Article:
We recently got our hands on the XBLA/PSN title, Brothers: A Tale of Two Sons, and came out impressed by its sophisticated gameplay. The developers describe the game as an easy-going adventure which is meant to be played leisurely and without the stress of dying and retrying--but that doesn't mean the game isn't without its challenges. The combination of the game's puzzles and simplistic controls manages to stay engaging as the straightforward situations quickly escalate into complicated mind benders.
Our demo opened in a vast mine, filled with hanging container tracks, industrial machinery, and metal pipes--a stark contrast to the steep cliffs, green wilderness and quiet town we saw in our first look at the game. The developers mentioned that the level being shown was one of the most puzzle-heavy. In one section, the two young brothers came across a raised bridge with moving gears keeping the pathway closed. Upon further exploration of the surrounding area, we uncovered a large pipe we could use to jam the gear. Both brothers must grab each end of the long pipe maneuver it through several tight corners, which reminded us of carrying furniture on moving day.
Another section had us guiding both brothers on separate paths simultaneously. One brother needed to grab onto a hanging chain moving on a conveyer, while the other flipped switches to open up barriers so his brother could pass through. The game has simple controls (with one analog stick and trigger assigned to a respective character), but this particular section felt like the equivalent of rubbing your belly and patting your head at the same time. The situation forces you to constantly track and control two characters doing two different things, training you to really focus on what your hands are doing. It was quite a unique experience.
With a game as short as Brothers (the story will take you about 3 or 4 hours), the developers are striving to keep all of the puzzle situations from ever repeating. So, maneuvering a pipe through a corridor (as we described above) will only happen once. Every location is said to look and feel different, and you'll also encounter most characters a single time.
The developers were also sure to point out that the camera moves according to how the brothers are placed on the screen, keeping one brother on the left and the other on the right. While this mechanic keeps players from confusing which brother is being controlled by which analog stick, the camera also manages to focus on the beautiful landscapes and fascinating backgrounds. When we worked our way through the mine, the camera gave us an impressive view of the mine's architecture and the working giants digging in the rock with their pickaxes.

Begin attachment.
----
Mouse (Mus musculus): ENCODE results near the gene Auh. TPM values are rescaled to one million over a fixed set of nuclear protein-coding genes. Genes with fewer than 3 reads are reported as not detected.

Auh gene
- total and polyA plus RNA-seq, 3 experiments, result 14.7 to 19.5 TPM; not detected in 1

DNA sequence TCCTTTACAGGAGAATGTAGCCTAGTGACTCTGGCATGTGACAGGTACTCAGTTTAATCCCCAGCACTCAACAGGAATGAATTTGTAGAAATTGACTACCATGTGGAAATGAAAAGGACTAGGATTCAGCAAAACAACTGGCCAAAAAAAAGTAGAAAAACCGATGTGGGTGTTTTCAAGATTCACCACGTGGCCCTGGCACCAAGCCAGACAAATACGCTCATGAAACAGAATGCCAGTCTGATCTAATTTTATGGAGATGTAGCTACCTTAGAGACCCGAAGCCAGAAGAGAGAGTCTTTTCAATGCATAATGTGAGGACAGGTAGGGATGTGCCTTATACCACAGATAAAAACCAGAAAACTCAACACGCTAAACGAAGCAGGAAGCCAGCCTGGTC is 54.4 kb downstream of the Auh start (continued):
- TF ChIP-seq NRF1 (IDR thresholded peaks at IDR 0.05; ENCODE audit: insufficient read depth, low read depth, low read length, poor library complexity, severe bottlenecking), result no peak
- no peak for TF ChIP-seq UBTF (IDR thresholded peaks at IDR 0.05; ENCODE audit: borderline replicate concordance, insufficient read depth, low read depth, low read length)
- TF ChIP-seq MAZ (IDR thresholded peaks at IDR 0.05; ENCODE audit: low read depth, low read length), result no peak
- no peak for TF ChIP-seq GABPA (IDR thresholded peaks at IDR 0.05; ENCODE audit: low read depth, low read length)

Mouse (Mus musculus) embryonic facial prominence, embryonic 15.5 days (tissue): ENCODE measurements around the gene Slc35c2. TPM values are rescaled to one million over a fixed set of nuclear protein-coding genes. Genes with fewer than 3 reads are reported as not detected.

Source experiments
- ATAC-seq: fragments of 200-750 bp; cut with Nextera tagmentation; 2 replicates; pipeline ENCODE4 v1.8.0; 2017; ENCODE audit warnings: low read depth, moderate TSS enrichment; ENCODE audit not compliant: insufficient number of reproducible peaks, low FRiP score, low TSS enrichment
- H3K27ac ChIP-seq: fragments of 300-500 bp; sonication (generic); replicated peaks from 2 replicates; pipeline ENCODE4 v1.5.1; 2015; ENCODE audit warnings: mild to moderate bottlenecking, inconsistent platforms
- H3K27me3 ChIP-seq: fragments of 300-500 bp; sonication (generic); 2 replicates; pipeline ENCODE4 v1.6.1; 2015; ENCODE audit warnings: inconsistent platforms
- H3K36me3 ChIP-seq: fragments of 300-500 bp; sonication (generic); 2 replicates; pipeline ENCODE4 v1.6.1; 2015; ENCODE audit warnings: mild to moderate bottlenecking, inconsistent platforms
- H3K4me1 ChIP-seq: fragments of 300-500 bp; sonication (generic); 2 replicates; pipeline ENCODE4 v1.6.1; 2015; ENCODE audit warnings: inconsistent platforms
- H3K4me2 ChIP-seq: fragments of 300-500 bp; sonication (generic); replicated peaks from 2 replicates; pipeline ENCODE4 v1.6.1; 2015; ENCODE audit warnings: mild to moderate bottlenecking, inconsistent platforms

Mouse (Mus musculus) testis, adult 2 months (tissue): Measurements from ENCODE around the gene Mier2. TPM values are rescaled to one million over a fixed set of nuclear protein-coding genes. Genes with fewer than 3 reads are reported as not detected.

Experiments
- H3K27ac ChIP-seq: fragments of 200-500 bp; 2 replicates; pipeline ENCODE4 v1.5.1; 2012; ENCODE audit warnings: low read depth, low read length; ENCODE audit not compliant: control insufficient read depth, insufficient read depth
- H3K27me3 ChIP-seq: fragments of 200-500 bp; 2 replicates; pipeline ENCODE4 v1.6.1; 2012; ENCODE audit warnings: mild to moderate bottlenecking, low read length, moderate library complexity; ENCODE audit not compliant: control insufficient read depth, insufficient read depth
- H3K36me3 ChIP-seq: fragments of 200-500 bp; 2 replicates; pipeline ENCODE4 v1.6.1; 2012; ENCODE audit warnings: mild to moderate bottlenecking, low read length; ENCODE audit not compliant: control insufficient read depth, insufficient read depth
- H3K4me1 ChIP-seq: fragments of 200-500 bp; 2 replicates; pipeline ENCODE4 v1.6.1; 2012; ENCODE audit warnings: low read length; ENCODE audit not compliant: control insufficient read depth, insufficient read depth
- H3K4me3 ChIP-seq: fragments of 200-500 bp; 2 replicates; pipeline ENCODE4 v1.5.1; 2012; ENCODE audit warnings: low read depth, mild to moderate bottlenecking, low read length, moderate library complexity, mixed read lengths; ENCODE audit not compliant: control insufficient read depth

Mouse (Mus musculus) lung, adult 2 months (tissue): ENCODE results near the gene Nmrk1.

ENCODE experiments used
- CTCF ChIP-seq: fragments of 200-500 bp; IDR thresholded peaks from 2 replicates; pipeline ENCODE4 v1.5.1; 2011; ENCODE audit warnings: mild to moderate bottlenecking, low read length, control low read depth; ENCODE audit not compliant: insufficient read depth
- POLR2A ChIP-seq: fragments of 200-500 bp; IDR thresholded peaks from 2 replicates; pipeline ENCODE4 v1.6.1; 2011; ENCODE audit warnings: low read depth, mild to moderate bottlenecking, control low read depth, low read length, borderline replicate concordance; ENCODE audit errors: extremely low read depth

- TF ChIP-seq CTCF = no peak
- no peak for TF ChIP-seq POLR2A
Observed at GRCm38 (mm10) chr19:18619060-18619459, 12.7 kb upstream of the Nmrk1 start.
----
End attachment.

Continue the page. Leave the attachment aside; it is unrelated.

For more information on Brothers: A Tale of Two Sons, check out our previous coverage on the next page. Be sure to check back for more as we get closer to the game's release on XBLA and PSN in May 2013.
Developer Starbreeze recently showed off its upcoming adventure title Brothers: A Tale of Two Sons, and it seems to have some interesting ideas. The game is about two young brothers who set out into the world to find a cure for their ailing father. Along the way, players will have to solve puzzles using the brothers' differing personalities and abilities, encounter mythical creatures, and explore mysterious environments.
Big brother and little brother are both controlled by a single player from an isometric viewpoint. The left analogue stick controls the big brother's movement and the left trigger works as his action button. The opposite stick and trigger control the little brother. Both characters have a different personality and abilities from the other. The younger brother is playful and nimble, and the older boy is responsible and strong. These attributes affect the way they interact with the environment and other characters in the world.
Depending on which brother interacts with an NPC or object, you can get different results based on their personalities. For instance, at one point in the demo, the two encountered a white rabbit that was being shunned by his black-furred counterparts. When the big brother interacts with it, he picks it up, puts it down, and nothing special happens. When the little brother interacts with the rabbit, he playfully drops him in a pile of black soot from a nearby campsite, turning the white rabbit into the more socially acceptable color black. It is then accepted into the group--leading the brothers to the path forward.
The brothers' physical abilities affect the gameplay as well. Big brother may be required to give his younger bro a boost up to a ledge, to which a ladder can be dropped to open the path, or the two might have to work together simultaneously to get around dangers. In one area, the brothers needed to get past a guard dog that was watching over recently sewn bales of hay. To safely cross this section, the brothers take turns climbing on top of hay bales while the other distracted the dog by whistling and yelling.
Much of the game’s charm comes from the characters' reactions to each other and the beautiful environments they explore. There is no real spoken dialogue, but the characters express themselves with their own gibberish language and animated, dramatic movements that convey the emotions of the characters very well. The environments are also visually striking. The camera often pulls back to show off the expansive vistas, and the autumn colors, steep cliff sides, and flowing creeks of the level we saw create remarkable surroundings to explore.
Starbreeze mentioned that Brothers will be a bite-sized experience--lasting about three to four hours--and is designed to be played through in a single sitting (much like Journey). Look forward to getting your hands on Brothers: A Tale of Two Sons early 2013 for XBLA and PSN.